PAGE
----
Some things we were told to do were so that if we were made to appear in court we would have covered all our legal requirements extremely well, and the judge would usually say that his time was being wasted and toss it out.
2. Keep a record of all the days you do school work. I have an A3 sized planner in my folder. I use a highlighter pen to record every day we do school work even if we go on an outing even if it is on a Saturday or Sunday. If I may use it later as a reference, it is school related and countable. I write "school day" over the highlighter colour. This was something the civil liberties lawyer said was of the highest value.
3. I do keep a record of work we actually do, in retrospect. It is more accurate.
4. I keep a record of my planning for each topic or area on a pro-forma I made up that suits me.
5. Date everything.... the work the children do, my planning, letters sent and received..... we use a date stamp.
7. Send any communication by registered post so they have to sign for it and you will be notified that the addressee has received it and on what day. Keep that slip you get back in case you need to prove you sent something. This prevents them from saying that you haven't given them this or that and "accidentally on purpose" loosing something you have sent and trying to lay responsibility on you. It is empowering to be able to say "That's strange, I have this registered post slip that says you signed for it on this date".
8. We now have an advocate who attends any meetings who is an uninvolved third party that takes notes as an independent record. This prevents "he said, she said" which lacks proof.
10. All meetings should be out of your home. We have them at the Education Department's meeting room. In extreme cases if they turn up on your doorstep, politely refuse entry. If a police officer is present and has a warrant, the police officer only can enter to act according to the warrant. But you are able to telephone your lawyer asking him/her to give you advice or come to ensure your rights are protected.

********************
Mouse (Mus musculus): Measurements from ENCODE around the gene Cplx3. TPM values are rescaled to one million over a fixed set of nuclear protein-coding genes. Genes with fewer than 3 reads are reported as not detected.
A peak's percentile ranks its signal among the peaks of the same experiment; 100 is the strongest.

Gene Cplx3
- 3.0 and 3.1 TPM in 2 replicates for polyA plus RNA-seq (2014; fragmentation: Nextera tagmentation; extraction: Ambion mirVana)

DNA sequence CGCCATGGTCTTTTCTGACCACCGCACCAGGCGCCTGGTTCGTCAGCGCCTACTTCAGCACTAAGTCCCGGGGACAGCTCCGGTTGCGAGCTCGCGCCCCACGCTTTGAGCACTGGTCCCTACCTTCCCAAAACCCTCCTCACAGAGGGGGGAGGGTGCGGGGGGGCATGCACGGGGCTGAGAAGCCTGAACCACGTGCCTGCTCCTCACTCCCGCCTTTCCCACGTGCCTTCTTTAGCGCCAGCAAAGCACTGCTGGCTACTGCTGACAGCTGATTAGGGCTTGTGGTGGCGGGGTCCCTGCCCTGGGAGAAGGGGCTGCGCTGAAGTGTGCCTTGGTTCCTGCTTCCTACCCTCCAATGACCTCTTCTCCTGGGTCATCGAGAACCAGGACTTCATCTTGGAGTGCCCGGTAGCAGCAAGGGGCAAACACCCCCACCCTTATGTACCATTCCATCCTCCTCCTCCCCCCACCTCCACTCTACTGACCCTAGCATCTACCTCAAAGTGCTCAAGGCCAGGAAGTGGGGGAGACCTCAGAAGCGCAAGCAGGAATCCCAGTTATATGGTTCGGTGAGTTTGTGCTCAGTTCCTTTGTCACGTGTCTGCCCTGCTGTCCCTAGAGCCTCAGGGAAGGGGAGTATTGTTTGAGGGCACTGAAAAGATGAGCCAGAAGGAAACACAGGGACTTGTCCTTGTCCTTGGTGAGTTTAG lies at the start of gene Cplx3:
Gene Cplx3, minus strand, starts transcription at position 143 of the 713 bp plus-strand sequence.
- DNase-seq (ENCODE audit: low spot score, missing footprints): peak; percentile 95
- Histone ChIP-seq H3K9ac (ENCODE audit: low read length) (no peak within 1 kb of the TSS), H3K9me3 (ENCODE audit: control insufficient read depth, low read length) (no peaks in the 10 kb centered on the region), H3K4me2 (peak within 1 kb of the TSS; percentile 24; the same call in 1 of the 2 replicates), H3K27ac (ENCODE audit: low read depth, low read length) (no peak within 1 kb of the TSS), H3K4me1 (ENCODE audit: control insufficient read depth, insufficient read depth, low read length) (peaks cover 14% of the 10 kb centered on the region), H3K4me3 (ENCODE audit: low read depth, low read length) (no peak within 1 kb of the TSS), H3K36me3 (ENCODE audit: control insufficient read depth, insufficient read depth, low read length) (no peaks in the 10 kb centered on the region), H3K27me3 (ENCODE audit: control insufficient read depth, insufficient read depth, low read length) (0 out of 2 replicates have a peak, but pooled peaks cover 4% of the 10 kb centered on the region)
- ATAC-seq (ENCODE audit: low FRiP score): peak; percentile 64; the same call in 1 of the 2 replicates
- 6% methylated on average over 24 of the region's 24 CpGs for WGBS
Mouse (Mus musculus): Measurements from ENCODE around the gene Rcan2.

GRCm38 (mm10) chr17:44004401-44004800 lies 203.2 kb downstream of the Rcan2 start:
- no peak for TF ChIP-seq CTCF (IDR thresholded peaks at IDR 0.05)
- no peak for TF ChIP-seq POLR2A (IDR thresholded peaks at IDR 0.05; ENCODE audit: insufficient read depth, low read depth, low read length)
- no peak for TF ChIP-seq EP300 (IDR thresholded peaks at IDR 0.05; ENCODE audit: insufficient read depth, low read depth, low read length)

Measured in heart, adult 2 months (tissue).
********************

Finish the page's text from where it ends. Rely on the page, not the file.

You could ask your lawyer to write a letter demanding that the Principal stop harassing you and he should list the laws that give you the right to homeschool.
If you have evidence that proves that your children are doing work and you are able to show that with records of actual work completed, you are able to easily prove your children are not truant from school as they are being schooled at home and therefore the truancy law is nor relevant either. It is confusing for the poor things, but eventually they understand that there are laws to protect our decision to home educate our children."
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Beverley Paine with her children, and their home educated children, relaxing at home.
Together with the support of my family, my aim is to help parents educate their children in stress-free, nurturing environments. In addition to building and maintaing this website, I continue to create and manage local and national home educating networks, help to organise conferences and camps, as well as write for, edit and produce newsletters, resource directories and magazines. I am an active supporter of national, state, regional and local home education groups.
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We began educating our children in 1985, when our eldest was five. In truth, we had helped them learn what they need to learn since they were born. I am a passionate advocate of allowing children to learn unhindered by unnecessary stress and competition, meeting developmental needs in ways that suit their individual learning styles and preferences. Ours was a homeschooling, unschooling and natural learning family! There are hundreds of articles on this site to help you build confidence as a home educating family. We hope that your home educating adventure is as satisfying as ours was! Beverley Paine